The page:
From the recording Rocky Road to Dublin

This traditional Irish song is usually sung a capella, but is brought to life with instruments in this lively version.


In the merry month of May, From my home I started,
Left the girls of Tuam, so sad and broken hearted, Saluted me father dear, Kissed me darlin' mother, Drank a pint of beer, My grief and tears to smother, Then off to reap the corn, leave where I was born, I cut a stout blackthorn To banish ghost and goblin, In a brand new pair of brogues, Rattlin’ o'er the bogs, And frightened all the dogs On the rocky road to Dublin.
One, two, three, four five, Hunt the hare and trodden her Down the rocky road And all the ways to Dublin, Whack-fol-lol-de-ra.
In Mullingar that night, I rested limbs so weary, Started by daylight, Next mornin',bright and early
Took a drop of the pure, To keep my heart from sinking That's the Paddy’s cure, Whenever he's on for drinking. To see the lasses smile, Laughing all the while, At me curious style, 'Twould set your heart a-bubblin'. They asked if I was hired, The wages I required, Till I was almost tired Of the rocky road to Dublin.
In Dublin next arrived, I thought it such a pity, To be so soon deprived A view of that fine city. Then I took a stroll All among the quality, My bundle it was stolen In a neat locality; Something crossed my mind, Then I looked behind; No bundle could I find, Upon my stick a wobblin'. Enquirin' for the rogue, They said me Connacht brogue, Wasn't much in vogue, On the rocky road to Dublin.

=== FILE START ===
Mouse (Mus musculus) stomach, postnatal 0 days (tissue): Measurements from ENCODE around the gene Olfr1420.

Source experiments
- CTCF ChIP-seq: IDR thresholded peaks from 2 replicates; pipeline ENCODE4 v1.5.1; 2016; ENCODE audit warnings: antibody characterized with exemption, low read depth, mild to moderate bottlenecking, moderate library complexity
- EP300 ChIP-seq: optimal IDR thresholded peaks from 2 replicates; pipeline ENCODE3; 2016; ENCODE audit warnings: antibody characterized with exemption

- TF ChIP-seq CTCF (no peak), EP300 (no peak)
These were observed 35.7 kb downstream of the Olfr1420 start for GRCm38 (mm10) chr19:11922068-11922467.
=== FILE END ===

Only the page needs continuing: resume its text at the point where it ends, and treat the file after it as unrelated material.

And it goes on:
From there I got away, My spirits never failin' Landed on the quay Just as the ship was sailin'; Captain at me roared, Said that no room had he, When I jumped aboard A cabin found for Paddy, Down among the pigs Skipped some funny rigs, I danced some hearty jigs, The water round me bubblin', When off to Holyhead, I wished myself was dead, Or better far instead On the rocky road to Dublin.
The boys of Liverpool, When we safely landed, Called meself a fool; I could no longer stand it; Blood began to boil, Temper I was losin', Poor old Erin's isle They began abusin', "Hurrah my soul," sez I, Shillelagh I let fly; Some Galway boys were by and Saw I was a hobble in,
With a loud hurray, They joined in the affray. We quickly cleared the way, For the rocky road to Dublin.